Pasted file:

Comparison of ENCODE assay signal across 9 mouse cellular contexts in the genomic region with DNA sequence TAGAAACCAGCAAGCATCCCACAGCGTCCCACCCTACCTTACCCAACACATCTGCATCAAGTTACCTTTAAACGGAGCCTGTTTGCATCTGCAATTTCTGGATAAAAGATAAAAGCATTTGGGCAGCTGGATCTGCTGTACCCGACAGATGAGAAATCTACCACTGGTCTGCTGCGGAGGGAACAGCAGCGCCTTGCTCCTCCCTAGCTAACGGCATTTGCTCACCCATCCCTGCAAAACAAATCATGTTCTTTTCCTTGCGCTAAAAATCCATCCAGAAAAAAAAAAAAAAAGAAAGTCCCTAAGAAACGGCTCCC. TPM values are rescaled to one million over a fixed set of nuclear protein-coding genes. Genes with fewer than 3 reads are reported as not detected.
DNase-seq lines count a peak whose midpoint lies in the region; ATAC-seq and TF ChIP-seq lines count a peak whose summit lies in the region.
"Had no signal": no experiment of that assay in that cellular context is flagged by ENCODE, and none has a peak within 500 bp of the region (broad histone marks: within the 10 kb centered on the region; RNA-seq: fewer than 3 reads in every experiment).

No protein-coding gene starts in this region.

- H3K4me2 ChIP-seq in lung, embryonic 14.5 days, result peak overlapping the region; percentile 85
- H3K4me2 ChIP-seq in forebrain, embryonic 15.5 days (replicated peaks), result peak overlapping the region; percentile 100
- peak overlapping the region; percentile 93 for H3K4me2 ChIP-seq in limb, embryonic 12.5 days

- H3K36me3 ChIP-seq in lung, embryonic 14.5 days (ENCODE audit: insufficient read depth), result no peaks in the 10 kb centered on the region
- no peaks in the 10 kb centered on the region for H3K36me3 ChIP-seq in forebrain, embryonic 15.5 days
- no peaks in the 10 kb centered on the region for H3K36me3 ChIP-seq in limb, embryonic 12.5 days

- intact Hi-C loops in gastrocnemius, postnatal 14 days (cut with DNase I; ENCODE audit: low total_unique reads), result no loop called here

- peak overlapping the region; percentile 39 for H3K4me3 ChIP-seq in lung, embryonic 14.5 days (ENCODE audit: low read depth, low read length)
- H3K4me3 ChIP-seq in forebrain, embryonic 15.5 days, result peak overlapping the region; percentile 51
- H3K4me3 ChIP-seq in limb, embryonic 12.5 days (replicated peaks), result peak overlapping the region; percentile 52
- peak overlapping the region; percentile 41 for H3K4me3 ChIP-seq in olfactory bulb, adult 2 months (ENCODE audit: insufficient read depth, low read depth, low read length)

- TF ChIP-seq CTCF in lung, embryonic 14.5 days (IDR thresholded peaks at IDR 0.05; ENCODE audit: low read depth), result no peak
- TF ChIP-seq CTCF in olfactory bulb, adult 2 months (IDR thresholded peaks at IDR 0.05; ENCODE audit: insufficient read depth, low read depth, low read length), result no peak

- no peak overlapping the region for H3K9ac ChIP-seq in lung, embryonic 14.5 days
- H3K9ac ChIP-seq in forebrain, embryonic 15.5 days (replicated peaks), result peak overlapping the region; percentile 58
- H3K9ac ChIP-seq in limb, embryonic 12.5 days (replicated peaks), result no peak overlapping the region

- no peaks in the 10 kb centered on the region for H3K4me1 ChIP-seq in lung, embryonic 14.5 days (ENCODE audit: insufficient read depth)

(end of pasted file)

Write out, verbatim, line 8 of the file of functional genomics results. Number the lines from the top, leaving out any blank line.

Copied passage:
- H3K36me3 ChIP-seq in lung, embryonic 14.5 days (ENCODE audit: insufficient read depth), result no peaks in the 10 kb centered on the region